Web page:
After a tragic accident, Matt finds himself left on the sidelines, spiraling out of control and in danger of losing everything that matters to him. From debut author Jared Reck comes a fiercely funny and heart-wrenching novel about love, longing, and what happens when life as you know it changes in an instant.

Even though this book came out in September 2017, the copy I read was an ARC I had on my TBR pile since Book Con 2017.

I was so surprised by how much I really loved it. I thought it would just be another YA novel about unrequited love and it would get put in the donate pile when I was done.

At first I thought it was ok, and the basketball lingo went over my head, but I really grew to like the characters. Especially Tabby, Matt’s mom and his grandpa. Oh, and I love that Matt, his dad and Tabby love Star Wars.

Jared Reck is an 8th grade teacher and that really helped with setting the tone of what teenagers are like. I felt like I was thrown back into high school.

The book takes a dramatic turn and I found myself unexpectedly bawling my eyes out. But the story ends with hope and I really liked the message.

So, I am not going to put this in the donate pile. It’s book with a lot of heart, some humor, and it’s got short chapters (which was a relief after the last book I read). It’s a quick 2-3 day read.

5 out of 5 Nerds.

ABC Book Challenge ✰ Y & Z

Last post for this challenge I saw at these blogs: Purple Manatees, and The Bibliophagist.

✰ Memorable books starting with Y ✰
I wouldn’t call it memorable, but it’s the only Y book I have read:
1) Year Zero by Rob Reid

✰ Books on my TBR starting with Y ✰
1)Yes Please by Amy Poehler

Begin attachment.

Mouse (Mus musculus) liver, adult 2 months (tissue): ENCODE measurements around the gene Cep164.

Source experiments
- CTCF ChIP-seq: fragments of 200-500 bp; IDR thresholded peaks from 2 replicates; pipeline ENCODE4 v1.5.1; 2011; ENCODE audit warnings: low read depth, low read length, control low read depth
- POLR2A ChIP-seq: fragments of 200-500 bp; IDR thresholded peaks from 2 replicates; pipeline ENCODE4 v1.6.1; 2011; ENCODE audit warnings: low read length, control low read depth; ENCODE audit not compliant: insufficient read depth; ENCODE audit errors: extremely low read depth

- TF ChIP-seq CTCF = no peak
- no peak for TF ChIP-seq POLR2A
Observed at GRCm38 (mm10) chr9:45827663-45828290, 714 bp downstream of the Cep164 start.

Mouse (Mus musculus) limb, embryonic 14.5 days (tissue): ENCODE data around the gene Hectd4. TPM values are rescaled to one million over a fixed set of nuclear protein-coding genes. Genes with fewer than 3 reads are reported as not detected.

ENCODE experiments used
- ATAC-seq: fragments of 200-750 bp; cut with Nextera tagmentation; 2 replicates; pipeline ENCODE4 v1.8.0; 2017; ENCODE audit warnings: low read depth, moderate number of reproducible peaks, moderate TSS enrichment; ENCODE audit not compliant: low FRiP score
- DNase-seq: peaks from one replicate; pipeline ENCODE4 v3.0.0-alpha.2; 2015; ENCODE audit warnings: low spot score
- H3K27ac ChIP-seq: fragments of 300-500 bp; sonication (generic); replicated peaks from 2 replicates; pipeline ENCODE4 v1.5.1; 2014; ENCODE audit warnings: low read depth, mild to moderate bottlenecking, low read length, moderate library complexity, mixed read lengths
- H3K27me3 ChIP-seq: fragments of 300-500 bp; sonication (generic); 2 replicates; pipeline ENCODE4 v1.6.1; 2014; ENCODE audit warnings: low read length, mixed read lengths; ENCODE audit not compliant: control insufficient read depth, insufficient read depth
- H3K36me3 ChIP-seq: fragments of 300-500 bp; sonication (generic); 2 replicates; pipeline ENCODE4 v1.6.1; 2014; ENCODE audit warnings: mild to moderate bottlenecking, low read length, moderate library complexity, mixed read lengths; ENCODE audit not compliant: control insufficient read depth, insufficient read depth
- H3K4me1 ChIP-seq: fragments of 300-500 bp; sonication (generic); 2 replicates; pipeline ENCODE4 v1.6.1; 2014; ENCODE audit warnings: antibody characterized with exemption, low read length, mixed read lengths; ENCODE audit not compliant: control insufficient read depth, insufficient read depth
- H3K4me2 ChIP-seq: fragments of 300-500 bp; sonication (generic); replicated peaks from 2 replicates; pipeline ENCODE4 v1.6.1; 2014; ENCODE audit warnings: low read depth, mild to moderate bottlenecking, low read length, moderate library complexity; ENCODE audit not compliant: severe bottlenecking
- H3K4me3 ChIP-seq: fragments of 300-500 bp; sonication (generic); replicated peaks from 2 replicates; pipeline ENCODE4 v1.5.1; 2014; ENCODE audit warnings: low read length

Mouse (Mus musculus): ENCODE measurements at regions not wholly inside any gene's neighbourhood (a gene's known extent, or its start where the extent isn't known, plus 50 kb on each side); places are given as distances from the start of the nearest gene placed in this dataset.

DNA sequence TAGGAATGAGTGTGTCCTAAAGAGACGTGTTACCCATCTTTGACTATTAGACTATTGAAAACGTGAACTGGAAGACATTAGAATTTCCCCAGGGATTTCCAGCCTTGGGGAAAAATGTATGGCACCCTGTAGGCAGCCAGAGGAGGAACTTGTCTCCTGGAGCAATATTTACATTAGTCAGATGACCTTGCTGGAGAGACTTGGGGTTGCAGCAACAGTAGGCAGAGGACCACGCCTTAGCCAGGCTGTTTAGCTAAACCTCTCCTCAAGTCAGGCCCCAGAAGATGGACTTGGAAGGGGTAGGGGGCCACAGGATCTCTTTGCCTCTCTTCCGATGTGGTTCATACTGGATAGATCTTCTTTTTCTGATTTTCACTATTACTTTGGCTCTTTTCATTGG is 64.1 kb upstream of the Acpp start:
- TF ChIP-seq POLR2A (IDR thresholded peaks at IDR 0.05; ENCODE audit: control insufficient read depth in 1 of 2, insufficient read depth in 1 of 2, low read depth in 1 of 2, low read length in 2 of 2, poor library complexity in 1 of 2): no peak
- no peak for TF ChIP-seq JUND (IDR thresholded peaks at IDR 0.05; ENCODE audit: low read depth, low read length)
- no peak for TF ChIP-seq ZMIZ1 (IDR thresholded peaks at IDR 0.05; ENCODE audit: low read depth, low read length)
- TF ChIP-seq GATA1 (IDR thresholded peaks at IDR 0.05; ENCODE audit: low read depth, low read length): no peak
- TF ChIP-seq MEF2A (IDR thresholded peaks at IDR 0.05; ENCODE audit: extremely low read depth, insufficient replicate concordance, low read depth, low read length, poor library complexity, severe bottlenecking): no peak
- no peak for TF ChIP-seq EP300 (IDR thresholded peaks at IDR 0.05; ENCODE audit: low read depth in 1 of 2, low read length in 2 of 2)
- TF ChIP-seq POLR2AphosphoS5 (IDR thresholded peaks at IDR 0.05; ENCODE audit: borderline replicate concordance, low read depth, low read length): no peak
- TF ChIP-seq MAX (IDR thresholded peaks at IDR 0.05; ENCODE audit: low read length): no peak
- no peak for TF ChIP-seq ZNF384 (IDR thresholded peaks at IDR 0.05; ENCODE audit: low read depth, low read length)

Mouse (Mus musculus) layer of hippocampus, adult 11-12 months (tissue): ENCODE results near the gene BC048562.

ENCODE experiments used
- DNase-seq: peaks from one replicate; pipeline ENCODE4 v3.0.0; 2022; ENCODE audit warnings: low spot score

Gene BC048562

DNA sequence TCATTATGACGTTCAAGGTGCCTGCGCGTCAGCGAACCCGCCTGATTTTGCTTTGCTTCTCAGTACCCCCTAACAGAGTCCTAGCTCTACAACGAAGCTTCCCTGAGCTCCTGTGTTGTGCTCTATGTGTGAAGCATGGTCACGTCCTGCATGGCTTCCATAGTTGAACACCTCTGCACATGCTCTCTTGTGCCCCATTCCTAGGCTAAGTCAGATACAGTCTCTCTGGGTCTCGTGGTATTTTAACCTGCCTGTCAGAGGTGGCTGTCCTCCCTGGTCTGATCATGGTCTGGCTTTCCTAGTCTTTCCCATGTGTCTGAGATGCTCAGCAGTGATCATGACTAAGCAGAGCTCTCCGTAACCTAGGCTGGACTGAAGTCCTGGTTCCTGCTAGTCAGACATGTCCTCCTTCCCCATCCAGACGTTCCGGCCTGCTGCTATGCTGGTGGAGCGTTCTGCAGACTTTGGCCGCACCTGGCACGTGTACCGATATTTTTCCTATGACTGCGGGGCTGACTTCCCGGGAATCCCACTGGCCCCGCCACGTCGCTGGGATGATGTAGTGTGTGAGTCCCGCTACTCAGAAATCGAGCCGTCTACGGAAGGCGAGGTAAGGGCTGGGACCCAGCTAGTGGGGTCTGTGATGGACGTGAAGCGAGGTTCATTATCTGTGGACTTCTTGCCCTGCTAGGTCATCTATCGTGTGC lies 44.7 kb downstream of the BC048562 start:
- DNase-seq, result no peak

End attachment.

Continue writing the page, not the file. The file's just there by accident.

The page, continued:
✰ Memorable books starting with Z ✰
1)Zombies Vs. Unicorns Edited by Holly Black and Justine Larbalestier

✰ Books on my TBR starting with Z ✰
I have no Z books on my TBR.

ABC Book Challenge ✰ X

Continuing this challenge I saw at these blogs: Purple Manatees, and The Bibliophagist.

✰ Memorable books starting with X ✰

The only books I consider memorable that have an X in their title is the X-Wing Series from the Star Wars Expanded Universe. I am not calling it Legends.

1) Star Wars X-Wing series Book 1: Rogue Squadron by Michael A. Stackpole
2) Star Wars X-Wing series Book 2: Wedge’s Gamble by Michael A. Stackpole
3) Star Wars X-Wing series Book 3: The Krytos Trap by Michael A. Stackpole
4) Star Wars X-Wing series Book 4: The Bacta War by Michael A. Stackpole
5) Star Wars X-Wing series Book 5: Wraith Squadrom by Aaron Allston
6) Star Wars X-Wing series Book 6: Iron Fist by Aaron Allston
7) Star Wars X-Wing series Book 7: Solo Command by Aaron Allston
8) Star Wars X-Wing series Book 8: Isard’s Revenge by Michael A. Stackpole
9) Star Wars X-Wing series Book 9: Starfighters of Adumar by Aaron Allston

✰ Books on my TBR starting with X ✰

10) Star Wars X-Wing series Book 10: Mercy Kill by Aaron Allston

ABC Book Challenge ✰ W

Continuing this challenge I saw at these blogs: Purple Manatees, and The Bibliophagist.

✰ Memorable books starting with W ✰

1) The Winter Sea by Susanna Kearsley
2) Water For Elephants by Sara Gruen
3) Wishful Drinking by Carrie Fisher
4) Warm Bodies by Isaac Marion
5) We Need to Talk About Kevin by Lionel Shriver
6) Within These Walls by Ania Ahlborn
7) Wicked: The Life and Times of the Wicked Witch of the West by Gregory Maguire